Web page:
Hump Day: Penchant for impulse buying leads to cluttered kitchen

Hump DayHump Day
By Brian Cormier
Wednesday, Feb. 1, 2012
Moncton Times & Transcript
Editorial section

I did it again. I bought a kitchen gadget that I didn’t need. As usual, I was seduced by its life-changing possibilities.

If you’re like me, there’s nothing more exciting than finding a cool kitchen gadget. Literally ‘nothing’ more exciting? Goes to show you how unexciting my life is, eh? Some people get excited because they found a cure for cancer. I get excited when I find an electric garlic peeler.

Oh yeah – and it’s an extra bonus if the gadget plugs into the wall, too. Electric gadgets – oooh!

Whenever I find a kitchen gadget that I don’t need, I always seem to justify the expense, no matter how big or small, by telling myself this: ‘This is going to change my life.’ Yup, more than a university education. Yup, more than winning the lottery. Yup, more than finding out I have a long-lost twin brother who was given away at birth because I was cuter and is now very rich and in a forgiving mood. ‘Hey bro! Any room for me in your will?’ This time, I bought a kitchen gadget that I could actually use; an omelette pan. It was one of those folding contraptions with hinges.

You fill one side, throw in your cheese, ham, etc. and then close (or fold) it to cook for a bit. After a few minutes, you turn it over quickly and then cook the other side.

For something that was going to ‘Change my life!’ (sound effect of a booming radio announcer with lots of echo), I sure left a lot to be desired. When I flipped it over, half the uncooked egg flew out the side of the pan and all over the kitchen.

Ah, this was so much more convenient than just using a frying pan, wasn’t it?

After a major clean-up, I just about returned it right then but thought I’d give it another chance and just keep it.

The next day, my son decided to use it. I told him to use non-stick spray on the pan (as per the instructions that came with the gadget).

His seemed to go off without a hitch. I did find it a bit burnt, though, probably from having left it on the stove too long.

Awhile later, I was doing some dishes and thought I’d clean the pan while I was at it. As I cleaned, I noticed that large chunks of the pan’s coating had come off after only two uses! What I thought was my son’s ‘burnt’ meal was actually chunks of non-stick coating that had adhered itself onto his omelette.

Not too impressed, he was half in a panic wondering if he’d die from it or get some awful disease. I assured him (not entirely confidently) that likely nothing would happen. I didn’t have the heart to tell him that slime was oozing out of his ears and that his nose had fallen off and ran across the room while dancing a jig. Weird.

Then, I did something that it pains me to do: I returned the gadget to the store. After only using it twice, it was obvious that it was not made properly. Incredibly, the clerk wondered whether I’d used it correctly. Really? It’s a pan. I used it twice. The coating came off after the second time it was used. No matter how you look at it, it was a piece of junk.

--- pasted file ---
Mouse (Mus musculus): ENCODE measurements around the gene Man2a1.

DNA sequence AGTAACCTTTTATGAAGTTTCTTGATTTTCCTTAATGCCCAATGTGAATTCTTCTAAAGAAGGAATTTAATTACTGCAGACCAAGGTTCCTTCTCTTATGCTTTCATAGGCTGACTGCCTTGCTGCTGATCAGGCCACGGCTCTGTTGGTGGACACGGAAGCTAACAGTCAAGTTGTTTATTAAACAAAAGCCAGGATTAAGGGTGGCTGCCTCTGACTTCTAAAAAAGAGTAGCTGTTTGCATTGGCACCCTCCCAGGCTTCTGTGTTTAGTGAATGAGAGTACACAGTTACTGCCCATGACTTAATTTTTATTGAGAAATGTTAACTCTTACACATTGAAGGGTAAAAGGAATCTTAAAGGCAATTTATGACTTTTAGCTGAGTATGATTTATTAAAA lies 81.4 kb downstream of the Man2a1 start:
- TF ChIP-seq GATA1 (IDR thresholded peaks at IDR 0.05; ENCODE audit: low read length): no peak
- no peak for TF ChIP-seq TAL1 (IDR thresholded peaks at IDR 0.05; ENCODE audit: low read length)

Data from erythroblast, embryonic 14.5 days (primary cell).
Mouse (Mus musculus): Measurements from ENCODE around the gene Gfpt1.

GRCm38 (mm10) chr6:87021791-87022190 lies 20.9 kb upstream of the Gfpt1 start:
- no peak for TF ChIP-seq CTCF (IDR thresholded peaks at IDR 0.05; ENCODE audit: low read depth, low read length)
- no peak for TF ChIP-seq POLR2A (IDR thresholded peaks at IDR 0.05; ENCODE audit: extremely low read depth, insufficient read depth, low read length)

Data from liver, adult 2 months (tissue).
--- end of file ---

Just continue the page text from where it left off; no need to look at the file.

It takes a lot for me to return stuff I’ve purchased. I think it’s a huge waste of time to continue going back and forth returning things. If you’re not sure you want it then don’t buy it. I know people who make a sport of it. They buy things and then use them for a week, only to return the items for a refund. I don’t buy something unless I’m sure of my choice. I don’t believe in buying stuff on a ‘trial basis’ only to inevitably return it.

I usually only return stuff if the quality isn’t as good as it’s bragged up to be before buying it.

I’ve owned pans for years that have gone through a lot of abuse. No one should even try to convince me that using a pan twice and having the coating flake off is normal. It isn’t.

Give me my money back! Now!

I do have a small penchant for impulse buys, though, so I wouldn’t do well watching any television shopping channels. I’m way too susceptible to suggestions that whatever is being sold on screen is going to ‘Change my life!’ I swear I’d probably end up with a case of new-age hormone therapy for menopausal women if I ended up watching an infomercial hocking it. I never thought I was the type of person able to be hypnotized, but I probably am. Television screen: ‘You need a 10-gallon vat of face cream made out of yak milk im­ported from Mongolia! Only $1,995 each!’ Me: ‘Yes, master. I need a 10-gallon vat of face cream made out of yak milk imported from Mongolia. Here is my credit card number, master. Please charge me extra for overnight shipping from Mongolia, master.’

In all seriousness, I’ve never purchased anything off television except for a series of Tony Robbins motivational cassettes years ago.

They, too, promised to ‘Change my life!’ which I guess they did, since they triggered a lifelong commitment to self improvement. With that said, I obviously didn’t finish the book on how to get cheese grater abs, mind you, but that’s a whole other very special episode of Dr. Phil.

Like I said, I’m a dangerous man to leave in front of the television armed with a credit card when there’s an infomercial on. So, if anyone wants to borrow an automatic ferret milking machine, I’ll let you borrow mine. Sadly, it didn’t ‘Change my life!’

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